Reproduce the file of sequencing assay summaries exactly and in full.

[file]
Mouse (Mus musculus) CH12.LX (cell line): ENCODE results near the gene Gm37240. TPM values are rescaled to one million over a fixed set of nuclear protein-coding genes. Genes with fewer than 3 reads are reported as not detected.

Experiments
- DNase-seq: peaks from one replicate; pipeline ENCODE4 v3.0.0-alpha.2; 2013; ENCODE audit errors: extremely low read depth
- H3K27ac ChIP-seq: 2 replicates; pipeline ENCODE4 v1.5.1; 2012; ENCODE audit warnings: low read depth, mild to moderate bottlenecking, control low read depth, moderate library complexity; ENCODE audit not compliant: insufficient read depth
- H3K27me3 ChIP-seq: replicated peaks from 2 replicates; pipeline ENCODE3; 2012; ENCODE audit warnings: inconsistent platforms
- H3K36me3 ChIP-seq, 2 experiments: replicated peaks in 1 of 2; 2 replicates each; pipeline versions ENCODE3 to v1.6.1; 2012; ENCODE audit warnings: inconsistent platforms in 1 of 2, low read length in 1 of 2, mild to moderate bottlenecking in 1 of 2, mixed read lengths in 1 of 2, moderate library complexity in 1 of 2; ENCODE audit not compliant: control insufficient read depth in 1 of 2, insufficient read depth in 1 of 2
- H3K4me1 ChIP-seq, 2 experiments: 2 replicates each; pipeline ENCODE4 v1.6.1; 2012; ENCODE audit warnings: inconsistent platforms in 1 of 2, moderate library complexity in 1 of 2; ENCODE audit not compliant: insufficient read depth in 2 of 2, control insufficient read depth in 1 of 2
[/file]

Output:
Mouse (Mus musculus) CH12.LX (cell line): ENCODE results near the gene Gm37240. TPM values are rescaled to one million over a fixed set of nuclear protein-coding genes. Genes with fewer than 3 reads are reported as not detected.

Experiments
- DNase-seq: peaks from one replicate; pipeline ENCODE4 v3.0.0-alpha.2; 2013; ENCODE audit errors: extremely low read depth
- H3K27ac ChIP-seq: 2 replicates; pipeline ENCODE4 v1.5.1; 2012; ENCODE audit warnings: low read depth, mild to moderate bottlenecking, control low read depth, moderate library complexity; ENCODE audit not compliant: insufficient read depth
- H3K27me3 ChIP-seq: replicated peaks from 2 replicates; pipeline ENCODE3; 2012; ENCODE audit warnings: inconsistent platforms
- H3K36me3 ChIP-seq, 2 experiments: replicated peaks in 1 of 2; 2 replicates each; pipeline versions ENCODE3 to v1.6.1; 2012; ENCODE audit warnings: inconsistent platforms in 1 of 2, low read length in 1 of 2, mild to moderate bottlenecking in 1 of 2, mixed read lengths in 1 of 2, moderate library complexity in 1 of 2; ENCODE audit not compliant: control insufficient read depth in 1 of 2, insufficient read depth in 1 of 2
- H3K4me1 ChIP-seq, 2 experiments: 2 replicates each; pipeline ENCODE4 v1.6.1; 2012; ENCODE audit warnings: inconsistent platforms in 1 of 2, moderate library complexity in 1 of 2; ENCODE audit not compliant: insufficient read depth in 2 of 2, control insufficient read depth in 1 of 2